of social authority in the hands of a few. The public functionaries were not universally elected, and the citizens were not all of them electors. The electoral franchise was everywhere placed within certain limits, and made dependent on a certain qualification, which was exceedingly low in the north and more considerable in the south.
The American revolution broke out, and the doctrine of the sovereignty of the people, which had been nurtured in the townships and municipalities, took possession of the State: every class was enlisted in its cause; battles were fought, and victories obtained for it; until it became the law of laws.
A no less rapid change was effected in the interior of society, where the law of descent completed the abolition of local influences.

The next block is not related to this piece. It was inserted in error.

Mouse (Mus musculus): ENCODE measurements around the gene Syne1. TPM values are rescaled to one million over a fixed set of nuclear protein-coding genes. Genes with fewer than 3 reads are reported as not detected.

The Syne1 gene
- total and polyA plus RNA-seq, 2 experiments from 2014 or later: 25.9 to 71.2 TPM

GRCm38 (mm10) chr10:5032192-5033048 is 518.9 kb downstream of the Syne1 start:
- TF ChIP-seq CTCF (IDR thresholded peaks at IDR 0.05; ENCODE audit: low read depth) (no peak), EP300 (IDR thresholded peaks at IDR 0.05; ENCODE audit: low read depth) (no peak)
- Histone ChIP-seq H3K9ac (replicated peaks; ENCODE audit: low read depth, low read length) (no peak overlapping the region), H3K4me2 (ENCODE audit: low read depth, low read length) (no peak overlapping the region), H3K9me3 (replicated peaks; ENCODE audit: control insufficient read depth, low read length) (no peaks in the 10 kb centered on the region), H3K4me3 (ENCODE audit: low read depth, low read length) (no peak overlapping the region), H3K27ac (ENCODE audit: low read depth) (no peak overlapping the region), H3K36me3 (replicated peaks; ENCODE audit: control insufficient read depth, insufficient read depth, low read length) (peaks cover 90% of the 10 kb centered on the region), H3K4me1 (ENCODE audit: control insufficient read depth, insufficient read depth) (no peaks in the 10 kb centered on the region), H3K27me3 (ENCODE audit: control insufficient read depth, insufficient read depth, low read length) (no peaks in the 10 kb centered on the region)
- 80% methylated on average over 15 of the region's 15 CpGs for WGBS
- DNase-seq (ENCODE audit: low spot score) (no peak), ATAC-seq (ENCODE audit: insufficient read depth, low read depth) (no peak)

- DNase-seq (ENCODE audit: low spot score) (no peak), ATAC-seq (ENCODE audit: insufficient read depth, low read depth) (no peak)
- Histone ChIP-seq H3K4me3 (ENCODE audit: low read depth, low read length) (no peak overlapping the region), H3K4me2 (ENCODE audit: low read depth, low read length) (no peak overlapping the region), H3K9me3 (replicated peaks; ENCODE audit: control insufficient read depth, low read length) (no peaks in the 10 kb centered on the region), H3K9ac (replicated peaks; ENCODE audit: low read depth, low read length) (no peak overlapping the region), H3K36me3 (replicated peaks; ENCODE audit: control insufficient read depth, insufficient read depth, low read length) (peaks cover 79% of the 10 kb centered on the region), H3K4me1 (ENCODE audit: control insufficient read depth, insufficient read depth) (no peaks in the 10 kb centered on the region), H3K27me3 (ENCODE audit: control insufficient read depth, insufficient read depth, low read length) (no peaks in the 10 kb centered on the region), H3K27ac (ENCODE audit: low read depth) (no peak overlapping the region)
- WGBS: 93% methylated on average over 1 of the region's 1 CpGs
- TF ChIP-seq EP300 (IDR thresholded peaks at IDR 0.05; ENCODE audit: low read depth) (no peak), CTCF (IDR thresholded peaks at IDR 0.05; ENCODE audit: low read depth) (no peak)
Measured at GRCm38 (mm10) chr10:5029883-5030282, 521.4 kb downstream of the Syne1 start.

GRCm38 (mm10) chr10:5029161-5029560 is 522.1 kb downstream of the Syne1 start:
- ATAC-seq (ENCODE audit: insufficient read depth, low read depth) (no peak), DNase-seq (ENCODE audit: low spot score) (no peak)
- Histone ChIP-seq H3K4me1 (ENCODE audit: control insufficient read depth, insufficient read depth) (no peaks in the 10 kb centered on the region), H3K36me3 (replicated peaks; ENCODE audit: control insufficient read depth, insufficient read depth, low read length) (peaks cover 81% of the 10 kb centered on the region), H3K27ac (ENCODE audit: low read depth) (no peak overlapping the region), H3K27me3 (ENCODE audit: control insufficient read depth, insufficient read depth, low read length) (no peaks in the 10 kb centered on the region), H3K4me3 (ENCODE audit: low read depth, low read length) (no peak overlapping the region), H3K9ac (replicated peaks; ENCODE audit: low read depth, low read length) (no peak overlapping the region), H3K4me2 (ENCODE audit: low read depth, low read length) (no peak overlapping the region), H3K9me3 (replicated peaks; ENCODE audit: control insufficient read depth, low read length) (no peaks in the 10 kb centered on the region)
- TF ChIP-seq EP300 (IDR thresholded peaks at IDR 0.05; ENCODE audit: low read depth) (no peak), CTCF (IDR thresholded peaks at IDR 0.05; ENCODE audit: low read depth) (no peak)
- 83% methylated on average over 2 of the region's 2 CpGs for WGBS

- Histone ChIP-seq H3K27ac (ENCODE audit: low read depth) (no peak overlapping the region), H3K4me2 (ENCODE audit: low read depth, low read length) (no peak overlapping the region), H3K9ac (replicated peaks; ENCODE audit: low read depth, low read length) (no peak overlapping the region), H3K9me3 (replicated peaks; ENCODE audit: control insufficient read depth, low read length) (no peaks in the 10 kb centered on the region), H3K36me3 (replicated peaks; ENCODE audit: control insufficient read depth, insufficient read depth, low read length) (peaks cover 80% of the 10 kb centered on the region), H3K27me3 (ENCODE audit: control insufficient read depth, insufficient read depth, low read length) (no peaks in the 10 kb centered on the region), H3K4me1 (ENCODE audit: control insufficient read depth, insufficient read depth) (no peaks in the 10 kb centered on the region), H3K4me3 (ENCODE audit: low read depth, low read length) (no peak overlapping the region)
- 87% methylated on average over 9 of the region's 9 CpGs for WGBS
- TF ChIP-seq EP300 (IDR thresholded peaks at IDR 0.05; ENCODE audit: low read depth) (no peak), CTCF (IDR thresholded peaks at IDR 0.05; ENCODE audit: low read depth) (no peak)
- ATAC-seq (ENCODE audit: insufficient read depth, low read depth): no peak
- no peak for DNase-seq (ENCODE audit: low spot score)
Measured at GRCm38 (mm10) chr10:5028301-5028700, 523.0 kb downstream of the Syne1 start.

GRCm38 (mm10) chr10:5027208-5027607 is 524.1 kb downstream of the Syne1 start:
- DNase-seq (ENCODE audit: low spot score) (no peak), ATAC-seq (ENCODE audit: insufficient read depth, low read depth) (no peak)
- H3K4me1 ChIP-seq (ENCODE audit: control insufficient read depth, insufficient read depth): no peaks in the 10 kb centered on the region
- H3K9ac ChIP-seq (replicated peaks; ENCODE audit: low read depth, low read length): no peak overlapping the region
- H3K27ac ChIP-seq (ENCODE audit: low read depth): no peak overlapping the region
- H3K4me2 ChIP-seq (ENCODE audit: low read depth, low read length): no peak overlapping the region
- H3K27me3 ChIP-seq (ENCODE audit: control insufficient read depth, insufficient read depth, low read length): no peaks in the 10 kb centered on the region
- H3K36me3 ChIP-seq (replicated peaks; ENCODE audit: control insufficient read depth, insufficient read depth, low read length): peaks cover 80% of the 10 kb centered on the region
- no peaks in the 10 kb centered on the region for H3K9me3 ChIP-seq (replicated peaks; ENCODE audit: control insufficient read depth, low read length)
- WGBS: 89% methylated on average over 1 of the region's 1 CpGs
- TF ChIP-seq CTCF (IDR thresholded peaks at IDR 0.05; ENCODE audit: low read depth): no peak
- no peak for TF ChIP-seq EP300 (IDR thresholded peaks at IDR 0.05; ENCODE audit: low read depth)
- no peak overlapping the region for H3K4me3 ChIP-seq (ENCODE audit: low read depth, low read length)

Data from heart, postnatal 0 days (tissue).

At the very time when this consequence of the laws and of the revolution was apparent to every eye, victory was irrevocably pronounced in favour of the democratic cause. All power was, in fact, in its hands, and resistance was no longer possible, The higher orders submitted without a murmur and without a struggle to an evil which was thenceforth inevitable. The ordinary fate of falling powers awaited them; each of their several members followed his own interest; and as it was impossible to wring the power from the hands of a people which they did not detest sufficiently to brave, their only aim was to secure its good-will at any price. The